So now we have all these beautiful hotel properties around Kuwait (just waiting for all those Saudi families to come visit – because that is the main tourism draw right now). They’re marketing only regionally. If there is a special offer; expat couple beware. You need to have a copy of your marriage certificate with you or you may be turned away. This is not something that is advertised and if even one couple was turned away, they can just click over to somewhere like Trip Advisor, make their comments, and BAM – the hotel has lost potential business. Further, many hotels will not welcome single female guests. Isn’t that nice? It doesn’t matter if you’re a lawyer or doctor or professional of any kind; the connotation is immediately that you are there for prostitution (chicks love this). They can turn you away. I had a nice conversation with a representative of the Kuwait Hotel Owners Association regarding this issue. The KHOA is the Kuwaiti conglomerate that dictates hotel rates in the country – giving very little margin for variance on pricing to any hotel in Kuwait.
In my DG opinion, Kuwait should promote more private entertainment projects like Dubai has. But alas, that goes back to Ms. Al-Anjeri’s article citing necessary infrastructure requirements for cultivating a tourism industry. And (for those of you who don’t drink - you can’t speak from personal experience, but I can) people who understand the importance of a quality glass of wine with dinner at a 5 star hotel aren’t going to come here unless you ease the rules. It isn’t going to happen. I also believe that until Kuwait hires serious public relations communications experts (go get Hill & Knowlton, for Gods sake! Look what they did for Kuwait in 1990!!!), they are going to have a bad reputation throughout the globe (case in point: Homosexuality testing in the airport = negative communication impact; like it or not.) You must have a common communication and present that in a positive manner. If there are any negative impact statements, again, a common (damage control) communication must be provided.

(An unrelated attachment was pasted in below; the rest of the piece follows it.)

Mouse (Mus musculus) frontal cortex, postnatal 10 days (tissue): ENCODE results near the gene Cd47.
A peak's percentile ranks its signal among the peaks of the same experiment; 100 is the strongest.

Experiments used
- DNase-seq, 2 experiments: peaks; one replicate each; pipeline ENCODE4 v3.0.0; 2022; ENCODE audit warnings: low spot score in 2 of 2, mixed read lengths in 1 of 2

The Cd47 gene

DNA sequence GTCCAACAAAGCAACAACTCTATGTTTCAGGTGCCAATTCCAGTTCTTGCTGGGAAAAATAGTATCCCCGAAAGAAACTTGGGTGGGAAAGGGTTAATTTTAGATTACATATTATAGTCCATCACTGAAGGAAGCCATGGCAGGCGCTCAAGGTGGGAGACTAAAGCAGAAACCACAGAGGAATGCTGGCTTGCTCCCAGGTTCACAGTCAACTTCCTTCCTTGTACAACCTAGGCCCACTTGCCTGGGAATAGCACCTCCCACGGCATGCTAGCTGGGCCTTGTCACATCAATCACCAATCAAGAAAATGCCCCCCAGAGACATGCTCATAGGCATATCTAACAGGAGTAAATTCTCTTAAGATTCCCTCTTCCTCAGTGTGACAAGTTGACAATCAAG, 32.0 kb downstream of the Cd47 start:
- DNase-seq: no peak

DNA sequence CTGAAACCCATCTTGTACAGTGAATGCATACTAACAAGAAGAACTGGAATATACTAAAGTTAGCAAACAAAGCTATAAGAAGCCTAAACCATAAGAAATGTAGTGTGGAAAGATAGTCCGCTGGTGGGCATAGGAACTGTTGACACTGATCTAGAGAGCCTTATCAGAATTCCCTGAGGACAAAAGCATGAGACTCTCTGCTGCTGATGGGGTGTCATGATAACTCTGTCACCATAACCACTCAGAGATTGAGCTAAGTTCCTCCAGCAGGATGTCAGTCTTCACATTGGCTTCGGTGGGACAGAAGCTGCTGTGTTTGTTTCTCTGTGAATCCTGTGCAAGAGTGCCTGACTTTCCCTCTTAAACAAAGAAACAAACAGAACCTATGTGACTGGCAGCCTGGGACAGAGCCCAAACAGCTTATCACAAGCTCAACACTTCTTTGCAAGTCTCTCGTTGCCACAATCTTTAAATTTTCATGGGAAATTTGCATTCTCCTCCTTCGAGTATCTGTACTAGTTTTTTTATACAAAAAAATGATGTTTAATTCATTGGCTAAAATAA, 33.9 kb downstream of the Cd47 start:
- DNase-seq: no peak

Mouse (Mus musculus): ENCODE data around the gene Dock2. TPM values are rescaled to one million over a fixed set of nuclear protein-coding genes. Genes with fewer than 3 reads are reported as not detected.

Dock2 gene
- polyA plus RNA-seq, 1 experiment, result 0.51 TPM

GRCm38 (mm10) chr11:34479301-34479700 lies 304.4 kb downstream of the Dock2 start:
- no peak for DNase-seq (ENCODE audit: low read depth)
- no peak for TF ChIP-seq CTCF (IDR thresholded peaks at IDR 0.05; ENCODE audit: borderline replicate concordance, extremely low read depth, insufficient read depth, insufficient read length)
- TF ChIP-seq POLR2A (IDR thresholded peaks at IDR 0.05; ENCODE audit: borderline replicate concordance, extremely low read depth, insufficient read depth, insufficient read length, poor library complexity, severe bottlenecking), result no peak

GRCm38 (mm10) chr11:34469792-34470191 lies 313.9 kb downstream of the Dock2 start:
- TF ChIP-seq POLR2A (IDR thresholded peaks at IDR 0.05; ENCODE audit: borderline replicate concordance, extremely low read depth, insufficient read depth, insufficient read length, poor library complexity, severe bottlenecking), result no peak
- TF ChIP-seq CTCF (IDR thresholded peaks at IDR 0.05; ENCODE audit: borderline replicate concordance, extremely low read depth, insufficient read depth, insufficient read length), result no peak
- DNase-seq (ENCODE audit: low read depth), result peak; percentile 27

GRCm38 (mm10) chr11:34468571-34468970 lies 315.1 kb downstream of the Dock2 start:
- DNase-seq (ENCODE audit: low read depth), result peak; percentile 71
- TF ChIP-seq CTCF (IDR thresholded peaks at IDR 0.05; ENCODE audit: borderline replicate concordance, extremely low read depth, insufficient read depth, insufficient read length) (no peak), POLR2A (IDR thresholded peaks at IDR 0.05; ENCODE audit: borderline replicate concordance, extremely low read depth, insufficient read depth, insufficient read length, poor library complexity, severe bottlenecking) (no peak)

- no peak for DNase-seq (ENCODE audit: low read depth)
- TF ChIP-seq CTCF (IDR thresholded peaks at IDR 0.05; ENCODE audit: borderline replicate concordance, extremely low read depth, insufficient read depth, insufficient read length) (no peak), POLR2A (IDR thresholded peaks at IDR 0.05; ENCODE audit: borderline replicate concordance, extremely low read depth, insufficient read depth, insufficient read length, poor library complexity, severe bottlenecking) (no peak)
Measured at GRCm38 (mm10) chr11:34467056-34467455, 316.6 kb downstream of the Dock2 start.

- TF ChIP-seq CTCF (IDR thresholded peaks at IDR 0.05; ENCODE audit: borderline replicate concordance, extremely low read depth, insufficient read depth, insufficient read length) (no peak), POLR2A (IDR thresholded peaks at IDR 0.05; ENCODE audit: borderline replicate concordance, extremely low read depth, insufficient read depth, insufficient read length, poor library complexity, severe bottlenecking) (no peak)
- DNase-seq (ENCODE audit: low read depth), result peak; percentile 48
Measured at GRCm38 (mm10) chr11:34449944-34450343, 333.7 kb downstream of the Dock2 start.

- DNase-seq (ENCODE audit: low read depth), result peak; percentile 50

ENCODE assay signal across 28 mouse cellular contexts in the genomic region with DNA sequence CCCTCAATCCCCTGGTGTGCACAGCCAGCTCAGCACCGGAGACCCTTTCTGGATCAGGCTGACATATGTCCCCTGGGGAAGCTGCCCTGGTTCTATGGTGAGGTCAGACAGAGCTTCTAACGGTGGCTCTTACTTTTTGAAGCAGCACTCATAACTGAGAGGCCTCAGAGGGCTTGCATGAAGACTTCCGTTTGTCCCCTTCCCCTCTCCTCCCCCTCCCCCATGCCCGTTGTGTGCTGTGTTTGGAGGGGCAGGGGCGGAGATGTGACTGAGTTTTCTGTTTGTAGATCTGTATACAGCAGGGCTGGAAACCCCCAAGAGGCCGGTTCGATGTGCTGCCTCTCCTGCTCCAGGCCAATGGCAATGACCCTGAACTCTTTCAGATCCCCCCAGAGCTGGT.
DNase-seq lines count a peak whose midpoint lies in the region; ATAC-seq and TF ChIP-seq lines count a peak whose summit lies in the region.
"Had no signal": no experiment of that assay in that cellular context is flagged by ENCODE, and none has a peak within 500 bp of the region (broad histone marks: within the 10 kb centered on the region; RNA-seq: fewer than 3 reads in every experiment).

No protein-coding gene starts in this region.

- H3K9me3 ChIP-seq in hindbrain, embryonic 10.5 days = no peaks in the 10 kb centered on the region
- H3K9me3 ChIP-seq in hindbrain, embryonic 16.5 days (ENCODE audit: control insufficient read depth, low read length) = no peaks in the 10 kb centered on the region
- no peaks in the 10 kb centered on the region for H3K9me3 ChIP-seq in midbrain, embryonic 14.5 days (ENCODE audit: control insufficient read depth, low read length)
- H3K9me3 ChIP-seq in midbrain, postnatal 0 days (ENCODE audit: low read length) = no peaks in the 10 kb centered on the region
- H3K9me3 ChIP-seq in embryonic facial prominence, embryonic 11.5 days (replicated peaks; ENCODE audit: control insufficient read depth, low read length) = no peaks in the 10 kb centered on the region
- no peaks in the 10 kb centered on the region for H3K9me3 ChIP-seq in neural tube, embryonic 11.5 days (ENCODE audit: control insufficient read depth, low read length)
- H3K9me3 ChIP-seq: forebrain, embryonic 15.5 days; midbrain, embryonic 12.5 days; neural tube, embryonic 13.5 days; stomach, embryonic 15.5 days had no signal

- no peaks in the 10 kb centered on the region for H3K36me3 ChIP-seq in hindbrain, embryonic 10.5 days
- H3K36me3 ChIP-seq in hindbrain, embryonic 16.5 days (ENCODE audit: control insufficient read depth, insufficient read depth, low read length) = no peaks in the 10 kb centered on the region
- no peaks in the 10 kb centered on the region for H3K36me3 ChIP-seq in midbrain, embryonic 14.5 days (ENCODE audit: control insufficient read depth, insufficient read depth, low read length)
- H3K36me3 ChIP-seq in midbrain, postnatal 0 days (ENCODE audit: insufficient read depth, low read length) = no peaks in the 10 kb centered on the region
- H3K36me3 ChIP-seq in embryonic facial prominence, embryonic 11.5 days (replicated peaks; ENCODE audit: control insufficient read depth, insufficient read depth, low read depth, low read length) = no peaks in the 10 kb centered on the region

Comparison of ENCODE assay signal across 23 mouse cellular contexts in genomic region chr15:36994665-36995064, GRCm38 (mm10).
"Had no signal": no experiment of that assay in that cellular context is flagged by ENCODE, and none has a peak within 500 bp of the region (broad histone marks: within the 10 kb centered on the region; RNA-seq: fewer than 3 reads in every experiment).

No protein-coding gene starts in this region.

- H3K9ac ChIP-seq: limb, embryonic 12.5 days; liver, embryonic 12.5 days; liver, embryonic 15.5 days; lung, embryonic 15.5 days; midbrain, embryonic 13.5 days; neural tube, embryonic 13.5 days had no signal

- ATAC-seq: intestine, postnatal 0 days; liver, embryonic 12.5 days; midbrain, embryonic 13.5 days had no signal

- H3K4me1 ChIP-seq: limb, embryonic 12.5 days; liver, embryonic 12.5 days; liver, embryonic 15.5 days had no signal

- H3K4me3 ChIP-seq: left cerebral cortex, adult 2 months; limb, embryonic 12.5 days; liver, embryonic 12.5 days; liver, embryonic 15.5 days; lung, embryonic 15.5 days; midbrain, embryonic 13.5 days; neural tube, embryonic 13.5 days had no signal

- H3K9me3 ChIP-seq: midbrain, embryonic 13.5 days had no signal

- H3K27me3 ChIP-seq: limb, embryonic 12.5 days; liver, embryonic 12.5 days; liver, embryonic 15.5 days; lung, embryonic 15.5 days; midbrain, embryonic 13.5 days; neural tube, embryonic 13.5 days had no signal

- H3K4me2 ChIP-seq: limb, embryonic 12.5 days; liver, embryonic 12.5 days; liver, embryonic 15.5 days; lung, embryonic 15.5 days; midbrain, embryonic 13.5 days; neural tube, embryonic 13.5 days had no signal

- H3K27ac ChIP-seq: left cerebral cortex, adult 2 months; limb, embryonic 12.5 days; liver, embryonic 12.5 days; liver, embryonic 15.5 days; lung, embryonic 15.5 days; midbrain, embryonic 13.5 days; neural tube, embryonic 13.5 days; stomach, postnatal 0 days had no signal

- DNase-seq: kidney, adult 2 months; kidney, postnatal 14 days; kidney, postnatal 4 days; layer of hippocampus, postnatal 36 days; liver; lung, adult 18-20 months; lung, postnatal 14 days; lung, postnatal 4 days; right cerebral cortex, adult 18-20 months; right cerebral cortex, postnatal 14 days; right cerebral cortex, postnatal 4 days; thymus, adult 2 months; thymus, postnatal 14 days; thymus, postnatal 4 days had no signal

Promote Kuwait! Promote the culture, the diversity, the desert, the sea. This is a fascinating country with so much to see – but nobody knows what’s here! Offer incentives to small companies to join into a group so that resources are shared (for example, the small tourism companies, the dive/boating companies). Offer assistance to those wanting to start tourism-related businesses. Create real marketing documents, websites, etc. Hire people who are experienced in tourism (wow – now that thar is a thought). Outsource English copy writing to English speakers (and even then, have it edited again by an independent source so that you don’t look like an idiot if it’s wrong). Think “welcoming” and “friendly”. Train first-line employees at the airport to be welcoming and friendly.
Sigh…. Again, this is all going to fall on deaf ears.